I have a whole tupperware full of arborio rice that I’ve been too lazy to cook into a risotto because I dread the hours of stirring broth into rice, which is why I yelped with joy when I saw Lilting Librarian post a picture of an oven-baked risotto (i.e. a risotto sans the stirring) that she made.
Pinchy’s was previously a pop-up store in Emporium but I never visited because the idea of a $23 Maine lobster roll seemed slightly excessive for a workday lunch, so I was glad to see them set up permanently in the space that used to be Red Silks.
Keema is a South Asian dish with a specificity that exists in very opposition to the generic moniker “curry” – it’s a traditionally Mughal dish which features minced meat cooked with potatoes or peas or both in a heady aromatic concoction of star anise, cloves, cinnamon, curry powder and chilli powder.
Lana Del Napoli, of food blog Dancing Through Sunday fame, knows me too well – she knew I’d have neither the desire nor wherewithal to make gnocchi from scratch, so if you’ve come for that, please go elsewhere!
Kumo Izakaya isn’t known for strictly Japanese food with a menu that has clear Italian, Korean and Turkish influences.
A traditional pad krapow is made with Thai basil but Pinch of This, Pinch of That uses sweet basil here, preferring the peppery clove-like aftertaste compared to the spicy anise-like notes of Thai basil.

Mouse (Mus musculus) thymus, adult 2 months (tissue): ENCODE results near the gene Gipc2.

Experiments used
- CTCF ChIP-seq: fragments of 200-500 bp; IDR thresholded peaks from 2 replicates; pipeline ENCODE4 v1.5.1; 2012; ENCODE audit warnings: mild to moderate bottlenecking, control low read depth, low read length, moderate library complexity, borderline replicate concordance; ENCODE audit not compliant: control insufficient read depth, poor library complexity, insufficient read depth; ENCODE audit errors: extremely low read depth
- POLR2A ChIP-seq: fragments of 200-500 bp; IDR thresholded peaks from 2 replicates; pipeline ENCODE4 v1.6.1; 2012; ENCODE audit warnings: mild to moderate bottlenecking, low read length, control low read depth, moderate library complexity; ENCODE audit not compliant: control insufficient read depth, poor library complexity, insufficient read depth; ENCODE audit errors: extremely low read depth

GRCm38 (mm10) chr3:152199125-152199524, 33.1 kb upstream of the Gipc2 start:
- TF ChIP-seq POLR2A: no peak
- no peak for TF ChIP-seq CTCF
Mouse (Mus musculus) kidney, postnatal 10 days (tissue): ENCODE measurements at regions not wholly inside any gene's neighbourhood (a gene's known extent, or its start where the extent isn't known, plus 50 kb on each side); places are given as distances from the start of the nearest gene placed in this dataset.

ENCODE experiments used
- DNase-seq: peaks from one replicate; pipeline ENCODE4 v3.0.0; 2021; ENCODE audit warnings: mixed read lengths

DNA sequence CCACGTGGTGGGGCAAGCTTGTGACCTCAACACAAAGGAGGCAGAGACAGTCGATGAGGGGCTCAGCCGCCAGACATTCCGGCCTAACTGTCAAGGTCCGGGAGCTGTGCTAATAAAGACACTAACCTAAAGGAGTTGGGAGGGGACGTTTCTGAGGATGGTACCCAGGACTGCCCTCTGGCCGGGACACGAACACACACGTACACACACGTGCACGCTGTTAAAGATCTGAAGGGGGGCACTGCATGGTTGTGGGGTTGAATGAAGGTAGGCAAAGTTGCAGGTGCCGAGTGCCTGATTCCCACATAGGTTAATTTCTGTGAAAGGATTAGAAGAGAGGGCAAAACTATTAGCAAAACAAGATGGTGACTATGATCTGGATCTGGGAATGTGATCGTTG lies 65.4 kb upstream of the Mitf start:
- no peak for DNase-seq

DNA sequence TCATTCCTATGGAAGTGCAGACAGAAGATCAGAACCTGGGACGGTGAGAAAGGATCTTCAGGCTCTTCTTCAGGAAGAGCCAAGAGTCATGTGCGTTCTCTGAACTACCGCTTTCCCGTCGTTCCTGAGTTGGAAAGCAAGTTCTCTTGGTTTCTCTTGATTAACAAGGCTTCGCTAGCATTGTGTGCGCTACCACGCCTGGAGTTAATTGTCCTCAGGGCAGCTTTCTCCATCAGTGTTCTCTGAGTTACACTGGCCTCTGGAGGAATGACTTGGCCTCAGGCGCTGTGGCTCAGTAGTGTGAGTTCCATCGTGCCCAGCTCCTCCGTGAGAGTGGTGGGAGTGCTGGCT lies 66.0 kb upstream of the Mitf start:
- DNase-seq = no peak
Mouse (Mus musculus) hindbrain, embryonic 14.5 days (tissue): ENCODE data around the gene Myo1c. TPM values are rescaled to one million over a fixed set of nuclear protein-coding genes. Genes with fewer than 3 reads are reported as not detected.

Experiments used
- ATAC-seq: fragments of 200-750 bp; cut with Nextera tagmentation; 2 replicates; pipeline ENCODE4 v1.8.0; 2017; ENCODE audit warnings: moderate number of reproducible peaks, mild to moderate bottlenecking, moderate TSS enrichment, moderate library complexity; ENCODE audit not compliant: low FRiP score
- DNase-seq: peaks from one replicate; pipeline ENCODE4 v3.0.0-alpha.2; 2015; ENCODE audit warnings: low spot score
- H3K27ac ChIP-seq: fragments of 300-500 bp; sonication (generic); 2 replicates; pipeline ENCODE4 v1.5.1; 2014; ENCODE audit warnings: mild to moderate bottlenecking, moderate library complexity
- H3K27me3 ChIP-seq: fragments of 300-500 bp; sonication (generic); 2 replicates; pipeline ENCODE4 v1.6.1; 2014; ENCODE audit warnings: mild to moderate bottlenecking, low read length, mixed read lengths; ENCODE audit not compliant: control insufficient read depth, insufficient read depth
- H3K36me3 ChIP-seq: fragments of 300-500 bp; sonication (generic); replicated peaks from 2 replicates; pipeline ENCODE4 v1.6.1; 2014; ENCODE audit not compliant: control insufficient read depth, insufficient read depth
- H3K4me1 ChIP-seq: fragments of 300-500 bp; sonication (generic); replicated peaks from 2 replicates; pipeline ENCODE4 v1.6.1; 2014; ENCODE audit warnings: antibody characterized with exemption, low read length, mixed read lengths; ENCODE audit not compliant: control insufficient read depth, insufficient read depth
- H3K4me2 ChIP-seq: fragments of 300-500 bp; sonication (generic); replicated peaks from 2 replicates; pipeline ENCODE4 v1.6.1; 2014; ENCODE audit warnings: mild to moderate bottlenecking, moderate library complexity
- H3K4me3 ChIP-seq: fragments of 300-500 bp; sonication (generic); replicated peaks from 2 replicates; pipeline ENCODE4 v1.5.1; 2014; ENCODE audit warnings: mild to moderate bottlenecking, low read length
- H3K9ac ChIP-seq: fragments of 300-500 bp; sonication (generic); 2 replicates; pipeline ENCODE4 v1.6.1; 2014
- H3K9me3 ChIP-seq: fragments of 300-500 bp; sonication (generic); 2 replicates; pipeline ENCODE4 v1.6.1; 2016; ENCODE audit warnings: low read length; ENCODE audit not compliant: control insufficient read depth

Euro Kitchen’s plant-based menu was perfect for the vegan Sand Pirate Penguin, the vegetarian Feminist Film Fatale and the omnivorous me who is forever trying to reduce my meat consumption.
When she first made it for us, I couldn’t help going for seconds and thirds – the roasted pumpkin skin was the highlight for me (I love roasting pumpkins and potatoes with their skin retained), as was the wonderfully tangy yet light dressing she concocted out of olive oil, lemon juice, balsamic vinegar and seeded mustard.
In this melting pot of a café, the owners are Cypriot, the chef Turkish.
Sinangag (garlic rice) is a Filipino staple and Rameniac has it every morning for breakfast. He says you can pair it with any random meat from sausages and bacon to ham, spam or tuna but for the purposes of this blog, I made a classic Spamsilog with, you guessed it, Spam and a fried egg.